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USC's chief of financial aid quits

Catherine Thomas steps down amid scrutiny of her ownership of a lender's stock. Campus officials say students weren't hurt.

June 01, 2007|Paul Pringle | Times Staff Writer

USC's longtime financial aid director is leaving the post in the wake of allegations that she violated the school's conflict of interest policies by acquiring stock in a lender recommended to students.

Catherine Thomas will retire effective today, nearly two months after she was placed on paid leave as a result of her dealings with the former parent company of Student Loan Xpress.

Thomas, who held the job since 1990, had become a subject of a New York-based investigation into whether financial aid officers steered students to lenders in exchange for discounted stock and other inducements.

New York Atty. Gen. Andrew Cuomo's probe has triggered broader inquiries into the $85-billion student loan industry by Congress and the U.S. Department of Education.

The investigations are ongoing, as is an internal review by USC of its financial aid operations. A campus spokesman has said no students were harmed by Thomas' stake in Student Loan Xpress, which USC has removed from its list of preferred lenders.

Thomas had acquired and sold about $14,000 worth of stock in the parent firm, Educational Lending Group, according to Cuomo's office. Investigators have said they believe that she and officials at other schools obtained the shares at a discount.

Reached by phone Thursday, Thomas declined to answer questions about her departure. "Give it a few days," she said.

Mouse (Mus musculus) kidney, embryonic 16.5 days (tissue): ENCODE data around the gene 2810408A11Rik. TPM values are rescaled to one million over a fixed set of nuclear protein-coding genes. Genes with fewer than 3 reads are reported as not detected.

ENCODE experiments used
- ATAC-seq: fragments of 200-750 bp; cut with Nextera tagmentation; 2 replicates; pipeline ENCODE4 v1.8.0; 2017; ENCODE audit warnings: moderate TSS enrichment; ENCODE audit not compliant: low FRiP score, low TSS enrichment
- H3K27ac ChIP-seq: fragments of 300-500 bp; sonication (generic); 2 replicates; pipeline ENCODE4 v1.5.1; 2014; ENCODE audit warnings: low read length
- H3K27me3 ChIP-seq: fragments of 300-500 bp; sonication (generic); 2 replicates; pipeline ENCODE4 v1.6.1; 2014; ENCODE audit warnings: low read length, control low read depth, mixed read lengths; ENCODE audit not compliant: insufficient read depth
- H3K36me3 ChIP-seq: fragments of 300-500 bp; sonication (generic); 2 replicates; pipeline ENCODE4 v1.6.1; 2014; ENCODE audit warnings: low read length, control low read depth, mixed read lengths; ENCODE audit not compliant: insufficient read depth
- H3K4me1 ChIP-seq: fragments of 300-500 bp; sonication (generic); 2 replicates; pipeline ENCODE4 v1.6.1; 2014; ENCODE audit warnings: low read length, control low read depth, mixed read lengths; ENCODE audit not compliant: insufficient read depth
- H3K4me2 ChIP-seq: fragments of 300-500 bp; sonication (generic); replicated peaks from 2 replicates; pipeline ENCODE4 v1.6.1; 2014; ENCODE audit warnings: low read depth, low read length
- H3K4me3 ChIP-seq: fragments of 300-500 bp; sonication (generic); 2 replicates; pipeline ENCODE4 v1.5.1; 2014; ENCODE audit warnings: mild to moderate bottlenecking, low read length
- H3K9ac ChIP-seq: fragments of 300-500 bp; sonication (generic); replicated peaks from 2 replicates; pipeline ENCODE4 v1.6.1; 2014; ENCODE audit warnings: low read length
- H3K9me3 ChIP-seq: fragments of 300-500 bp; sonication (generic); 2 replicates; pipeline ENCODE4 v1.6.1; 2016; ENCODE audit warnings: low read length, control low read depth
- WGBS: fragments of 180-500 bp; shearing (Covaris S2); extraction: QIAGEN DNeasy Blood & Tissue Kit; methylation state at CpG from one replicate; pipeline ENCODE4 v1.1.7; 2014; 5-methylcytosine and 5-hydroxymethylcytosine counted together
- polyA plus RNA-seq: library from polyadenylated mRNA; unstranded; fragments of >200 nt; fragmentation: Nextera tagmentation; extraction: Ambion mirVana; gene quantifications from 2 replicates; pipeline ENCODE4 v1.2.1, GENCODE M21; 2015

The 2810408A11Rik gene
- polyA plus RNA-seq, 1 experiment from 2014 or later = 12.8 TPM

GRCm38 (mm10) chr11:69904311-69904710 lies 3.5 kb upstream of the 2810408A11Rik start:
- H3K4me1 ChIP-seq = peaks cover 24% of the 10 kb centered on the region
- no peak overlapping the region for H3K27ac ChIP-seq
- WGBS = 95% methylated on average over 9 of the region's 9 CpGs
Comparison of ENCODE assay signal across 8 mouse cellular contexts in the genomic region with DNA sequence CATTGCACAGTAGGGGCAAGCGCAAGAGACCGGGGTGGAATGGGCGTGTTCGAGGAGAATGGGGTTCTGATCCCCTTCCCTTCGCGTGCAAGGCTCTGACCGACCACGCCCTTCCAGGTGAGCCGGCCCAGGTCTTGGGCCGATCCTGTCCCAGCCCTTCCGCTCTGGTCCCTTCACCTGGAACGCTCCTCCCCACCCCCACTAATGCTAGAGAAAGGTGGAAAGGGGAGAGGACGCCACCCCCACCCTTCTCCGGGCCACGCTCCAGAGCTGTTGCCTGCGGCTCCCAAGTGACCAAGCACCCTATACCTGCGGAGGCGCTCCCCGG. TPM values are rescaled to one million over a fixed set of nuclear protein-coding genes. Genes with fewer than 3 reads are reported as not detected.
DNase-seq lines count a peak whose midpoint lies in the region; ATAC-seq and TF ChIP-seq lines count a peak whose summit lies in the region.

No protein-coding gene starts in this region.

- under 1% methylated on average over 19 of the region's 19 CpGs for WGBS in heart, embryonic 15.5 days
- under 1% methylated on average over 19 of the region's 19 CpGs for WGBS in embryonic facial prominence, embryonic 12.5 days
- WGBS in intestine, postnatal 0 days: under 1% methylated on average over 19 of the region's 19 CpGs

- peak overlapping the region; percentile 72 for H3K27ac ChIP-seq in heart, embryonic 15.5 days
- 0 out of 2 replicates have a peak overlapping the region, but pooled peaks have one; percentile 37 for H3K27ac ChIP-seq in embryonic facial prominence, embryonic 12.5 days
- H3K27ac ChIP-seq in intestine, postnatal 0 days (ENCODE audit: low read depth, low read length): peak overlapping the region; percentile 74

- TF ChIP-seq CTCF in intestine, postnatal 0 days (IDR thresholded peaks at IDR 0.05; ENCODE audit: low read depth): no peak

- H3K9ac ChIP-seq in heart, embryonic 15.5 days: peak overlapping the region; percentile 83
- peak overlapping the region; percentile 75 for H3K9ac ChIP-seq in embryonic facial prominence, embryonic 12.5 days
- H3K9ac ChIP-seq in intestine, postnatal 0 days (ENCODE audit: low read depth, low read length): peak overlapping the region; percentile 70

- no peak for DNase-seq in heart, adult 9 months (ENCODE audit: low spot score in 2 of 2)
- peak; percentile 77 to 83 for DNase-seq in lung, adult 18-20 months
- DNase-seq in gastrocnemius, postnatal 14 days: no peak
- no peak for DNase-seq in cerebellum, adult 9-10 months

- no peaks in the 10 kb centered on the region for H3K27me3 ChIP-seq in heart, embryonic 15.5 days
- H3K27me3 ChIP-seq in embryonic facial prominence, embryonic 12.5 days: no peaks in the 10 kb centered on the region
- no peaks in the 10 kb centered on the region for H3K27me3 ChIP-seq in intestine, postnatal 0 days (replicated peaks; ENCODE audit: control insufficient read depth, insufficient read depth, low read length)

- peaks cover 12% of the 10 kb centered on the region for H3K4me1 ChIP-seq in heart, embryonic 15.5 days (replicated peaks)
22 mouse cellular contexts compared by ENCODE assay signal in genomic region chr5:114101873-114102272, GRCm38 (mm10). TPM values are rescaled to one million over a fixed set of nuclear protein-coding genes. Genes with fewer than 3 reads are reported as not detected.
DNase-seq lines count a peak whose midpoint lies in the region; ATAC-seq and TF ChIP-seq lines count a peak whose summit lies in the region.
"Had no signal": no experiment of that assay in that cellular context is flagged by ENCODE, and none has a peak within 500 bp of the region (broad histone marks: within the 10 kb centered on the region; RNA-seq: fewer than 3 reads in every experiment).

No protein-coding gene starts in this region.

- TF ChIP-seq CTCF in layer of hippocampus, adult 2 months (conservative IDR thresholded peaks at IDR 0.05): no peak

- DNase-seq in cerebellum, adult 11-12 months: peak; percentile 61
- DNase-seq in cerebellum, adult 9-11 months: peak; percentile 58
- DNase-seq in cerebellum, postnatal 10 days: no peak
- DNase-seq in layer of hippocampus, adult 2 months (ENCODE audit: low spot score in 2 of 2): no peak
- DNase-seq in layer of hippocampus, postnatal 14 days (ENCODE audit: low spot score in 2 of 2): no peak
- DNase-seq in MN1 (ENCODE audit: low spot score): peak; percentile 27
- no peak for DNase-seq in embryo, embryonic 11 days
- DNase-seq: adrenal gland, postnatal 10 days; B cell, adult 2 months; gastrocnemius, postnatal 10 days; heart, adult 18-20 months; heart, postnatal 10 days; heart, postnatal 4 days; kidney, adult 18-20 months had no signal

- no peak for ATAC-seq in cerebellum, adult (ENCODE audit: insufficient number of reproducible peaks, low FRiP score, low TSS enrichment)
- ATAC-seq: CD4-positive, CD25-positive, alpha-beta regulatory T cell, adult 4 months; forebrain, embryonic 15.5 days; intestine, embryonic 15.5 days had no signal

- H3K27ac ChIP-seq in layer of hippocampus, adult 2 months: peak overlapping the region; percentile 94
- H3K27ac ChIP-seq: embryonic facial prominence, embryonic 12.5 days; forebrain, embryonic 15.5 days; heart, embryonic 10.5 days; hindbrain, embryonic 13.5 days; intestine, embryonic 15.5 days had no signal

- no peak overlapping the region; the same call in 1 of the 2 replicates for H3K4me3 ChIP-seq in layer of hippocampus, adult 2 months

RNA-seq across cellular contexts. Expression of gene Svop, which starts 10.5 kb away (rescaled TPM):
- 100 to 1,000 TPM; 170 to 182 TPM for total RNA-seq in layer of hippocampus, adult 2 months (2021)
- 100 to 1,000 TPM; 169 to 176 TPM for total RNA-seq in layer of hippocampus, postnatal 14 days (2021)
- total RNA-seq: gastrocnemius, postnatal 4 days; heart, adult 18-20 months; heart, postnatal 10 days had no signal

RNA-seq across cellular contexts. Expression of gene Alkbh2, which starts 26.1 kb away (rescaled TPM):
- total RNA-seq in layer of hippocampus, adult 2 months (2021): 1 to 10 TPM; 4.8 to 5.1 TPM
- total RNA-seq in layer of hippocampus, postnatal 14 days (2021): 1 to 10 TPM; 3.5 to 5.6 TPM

In other developments Thursday, the Federal Trade Commission said it has launched an investigation into allegedly deceptive marketing tactics by student lenders, including two in San Diego, and Cuomo's office reached loan-related ethics agreements with New York's Columbia University and a national financial aid association.

Rep. George Miller (D-Martinez) requested the FTC examination after complaints that lenders had attempted to scare students about looming interest rate increases and used letterheads that resembled official government stationery.

Miller cited two examples of such letters from College Debt Corp. and Education Loan Funding. Representatives of the two firms could not be reached Thursday.

Columbia will adopt a code of conduct for financial aid operations and allow Cuomo's staff to monitor them, and it will pay more than $1 million into an education fund. The university recently fired its financial aid director because of his receipt of stock in the Student Loan Xpress firm.

The National Assn. of Student Financial Aid Administrators also agreed to adhere to a more specific ethics policy, Cuomo's office said.

"It's been a good day," said Cuomo spokesman Jeffrey Lerner. "There's kind of a growing movement among universities and student lenders to really clean up the financial aid process."

Since the investigations began, the University of California and California State University systems have ordered reviews of their financial aid policies.

In addition, Cuomo's office has questioned whether borrowers have been improperly directed to a lender that pays fees to alumni associations, including those for UC Riverside, UC Santa Cruz and San Jose State.

UC officials said Thursday that the Riverside and Santa Cruz associations would disclose to members the details of any relationships with lenders.

A San Jose State spokeswoman said she believed its association was considering a similar policy.

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